Donnie Brasco is one of the best and most overlooked gangster movies I’ve ever seen. It’s an entertaining but sympathetic look at the personal lives of criminals and the cops who go after them. Al Pacino, playing a sad, ageing gangster who is never “called up,” doesn’t get any better than this. Johnny Depp as an undercover cop pretending to be Pacino’s protégé doesn’t miss a beat. He and Pacino are at the top of their game and they complement each other perfectly. It’s an impressive movie all around, and only gets better with each viewing. Movies like Goodfellas glorify the criminal lifestyle. Donnie Brasco shows us gangsters who can barely pay their rent. Maybe that’s why it’s not as well-known. I don’t know. But it should be a classic.
That’s one of the few trailers that isn’t misleading about the movie.
Yes, it’s a rental. The trailer is deceptive.
It’s not fast-paced. It’s 95% dialogue, although this time not everyone sounds like Quentin Tarantino. There’s not much action. There’s some unnecessary gruesomeness, but it’s brief (and this doesn’t give anything away): two scalpings, one at the beginning, one near the end; one head bashing near the beginning; and one knife carving, shall we say — and it’s close-up, cringe-worthy gross. The movie isn’t so much about the Nazi-scalping “Inglorious Basterds” (we don’t really get to know them). It’s about a plan to kill Hitler while he’s attending a movie première with lots of talkative scenes leading up to it. It’s not a bad movie, but Tarantino seems to have peaked with “Pulp Fiction.”
3-Iron (Bin-jip) tells the story of a guy who spends his time breaking into and living in houses where he knows the owners are on vacation. He always cleans and tidies up the house, then leaves a token of appreciation behind. Inevitably he breaks into a house where someone is home, and I don’t want to say what happens next, but it’s magical. The director, Kim Ki-Duk, who directed one of my favourite movies from recent years, Spring, Summer, Fall, Winter… and Spring, likes to create characters who develop relationships in a non-verbal manner — and he makes it work. The two main characters of this film don’t speak a single word to each other, yet we know exactly how they feel about each other. It’s pure fantasy, of course, but pure cinema, too, in that we’re drawn into the story, into the lives and feelings of the characters, simply by watching them be together. It’s magical and compelling and dramatic and tragic and funny, and I know I’m going to like this movie more every time I watch it. (The literal translation of Bin-jip is Empty Houses. I would have gone with that title instead of 3-Iron which is more likely to grab the attention of golf enthusiasts.)
Where The Sidewalk Ends by Shel Silverstein (10/10) — A collection of illustrated poems for kids I discovered one night while looking for a bedtime book to read to my niece. (I ordered it for myself the next morning.) I laughed out loud to just about every poem in the book. A clever melding of parables and just silliness. (Shel Silverstein’s The Giving Tree is another kids book that should be on every adult’s bookshelf.)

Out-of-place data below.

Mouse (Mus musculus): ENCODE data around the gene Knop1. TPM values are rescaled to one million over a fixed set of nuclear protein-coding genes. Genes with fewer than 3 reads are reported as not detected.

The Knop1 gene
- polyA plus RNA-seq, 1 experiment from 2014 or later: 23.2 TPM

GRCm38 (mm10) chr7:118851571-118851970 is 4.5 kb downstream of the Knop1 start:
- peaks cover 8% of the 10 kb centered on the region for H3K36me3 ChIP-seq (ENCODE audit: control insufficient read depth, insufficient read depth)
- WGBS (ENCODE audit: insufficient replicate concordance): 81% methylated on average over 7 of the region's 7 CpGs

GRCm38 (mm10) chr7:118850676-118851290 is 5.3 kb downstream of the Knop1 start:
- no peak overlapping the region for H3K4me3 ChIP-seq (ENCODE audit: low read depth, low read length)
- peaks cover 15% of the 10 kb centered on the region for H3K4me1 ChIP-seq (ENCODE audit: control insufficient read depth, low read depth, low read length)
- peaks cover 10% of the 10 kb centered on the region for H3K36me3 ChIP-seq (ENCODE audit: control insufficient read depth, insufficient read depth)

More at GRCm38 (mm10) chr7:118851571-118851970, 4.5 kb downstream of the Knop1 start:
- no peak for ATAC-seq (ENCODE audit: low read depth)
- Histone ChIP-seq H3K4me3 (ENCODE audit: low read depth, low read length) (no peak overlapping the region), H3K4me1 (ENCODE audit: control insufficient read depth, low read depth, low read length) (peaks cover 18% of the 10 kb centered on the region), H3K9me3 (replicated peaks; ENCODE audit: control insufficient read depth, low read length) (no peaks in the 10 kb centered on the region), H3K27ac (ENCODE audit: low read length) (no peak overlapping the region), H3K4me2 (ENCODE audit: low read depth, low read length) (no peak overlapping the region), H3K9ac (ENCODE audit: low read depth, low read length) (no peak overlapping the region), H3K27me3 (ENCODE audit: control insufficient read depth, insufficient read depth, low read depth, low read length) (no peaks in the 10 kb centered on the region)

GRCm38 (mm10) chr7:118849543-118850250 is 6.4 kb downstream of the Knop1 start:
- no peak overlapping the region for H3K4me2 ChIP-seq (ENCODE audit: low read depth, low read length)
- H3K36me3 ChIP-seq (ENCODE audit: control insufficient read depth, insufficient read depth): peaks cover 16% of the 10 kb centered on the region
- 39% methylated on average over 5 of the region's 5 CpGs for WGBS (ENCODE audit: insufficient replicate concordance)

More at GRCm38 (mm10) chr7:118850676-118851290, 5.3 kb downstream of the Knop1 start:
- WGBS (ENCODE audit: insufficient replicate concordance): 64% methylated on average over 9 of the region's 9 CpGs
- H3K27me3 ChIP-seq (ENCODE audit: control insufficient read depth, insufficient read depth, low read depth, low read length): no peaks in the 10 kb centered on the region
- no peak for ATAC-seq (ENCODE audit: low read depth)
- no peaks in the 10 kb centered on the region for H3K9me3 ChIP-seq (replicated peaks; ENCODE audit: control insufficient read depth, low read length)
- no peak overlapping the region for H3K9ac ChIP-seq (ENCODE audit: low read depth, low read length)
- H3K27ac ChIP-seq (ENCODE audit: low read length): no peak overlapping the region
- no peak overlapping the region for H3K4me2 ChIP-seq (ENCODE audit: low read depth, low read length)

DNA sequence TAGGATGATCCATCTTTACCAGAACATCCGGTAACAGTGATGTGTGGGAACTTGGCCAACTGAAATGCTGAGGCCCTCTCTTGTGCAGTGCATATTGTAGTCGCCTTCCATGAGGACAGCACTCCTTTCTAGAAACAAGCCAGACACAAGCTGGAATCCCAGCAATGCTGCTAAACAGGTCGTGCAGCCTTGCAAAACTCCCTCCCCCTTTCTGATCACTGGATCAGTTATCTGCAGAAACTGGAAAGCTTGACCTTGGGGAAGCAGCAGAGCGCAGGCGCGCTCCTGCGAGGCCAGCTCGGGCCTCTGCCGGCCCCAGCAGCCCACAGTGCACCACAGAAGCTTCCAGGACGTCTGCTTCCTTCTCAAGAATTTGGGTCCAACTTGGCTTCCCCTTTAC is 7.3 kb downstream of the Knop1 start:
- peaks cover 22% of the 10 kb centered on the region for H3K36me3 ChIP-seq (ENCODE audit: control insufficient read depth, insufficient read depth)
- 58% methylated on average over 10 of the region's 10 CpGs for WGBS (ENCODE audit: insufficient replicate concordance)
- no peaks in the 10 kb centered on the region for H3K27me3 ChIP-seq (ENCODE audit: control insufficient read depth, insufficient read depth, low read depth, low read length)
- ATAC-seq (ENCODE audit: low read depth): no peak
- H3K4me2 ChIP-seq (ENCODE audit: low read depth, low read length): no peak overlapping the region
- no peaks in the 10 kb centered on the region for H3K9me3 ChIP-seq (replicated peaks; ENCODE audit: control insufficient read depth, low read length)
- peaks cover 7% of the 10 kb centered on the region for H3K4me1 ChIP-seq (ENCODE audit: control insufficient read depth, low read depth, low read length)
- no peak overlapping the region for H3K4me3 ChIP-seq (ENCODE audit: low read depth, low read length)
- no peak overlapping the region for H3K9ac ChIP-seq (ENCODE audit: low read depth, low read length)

The Little Prince (audio book) by Antoine Saint-Exupery (9/10) — A classic short novel for young adults and children, this dramatic reading is captivating and moving. It’s about a little boy (or prince) who befriends an airplane pilot who’s crashed in the desert and tells him the story of his lonely, absurd experiences with adults. It’s magical and sad and just as good as the original illustrated book. (Note to Podcast People: I listened to it on my MP3 player while walking to and from work for a week. Not a bad substitute for regular podcast listening.)
Mother Night by Kurt Vonnegut (8/10) — A funny, profound, disturbing and sympathetic story about an American writer who becomes a secret agent during WWII by posing as a Nazi propagandist. Is he one of the good guys or is he just as happy working for the Nazis? Vonnegut reminds me of Woody Allen in that most of his works blend together as variations on a theme, usually deeply ethical. If you like Slaughterhouse-Five, you’ll probably enjoy Mother Night. A quote from pages 163-64:
Continue reading The last few books I read…
So by default, it’s better than about 95% of what passes for science fiction in movies today. If the following promo peaks your interest, you’ll probably enjoy District 9. It’s not a masterpiece, but I’ve never seen or experienced anything quite like it.
I would caution that District 9 is not for everyone. The ending isn’t a complete downer, but everything leading up to it is brutal, dark and bleak. It’s an assault, one that’s not always easy to bear.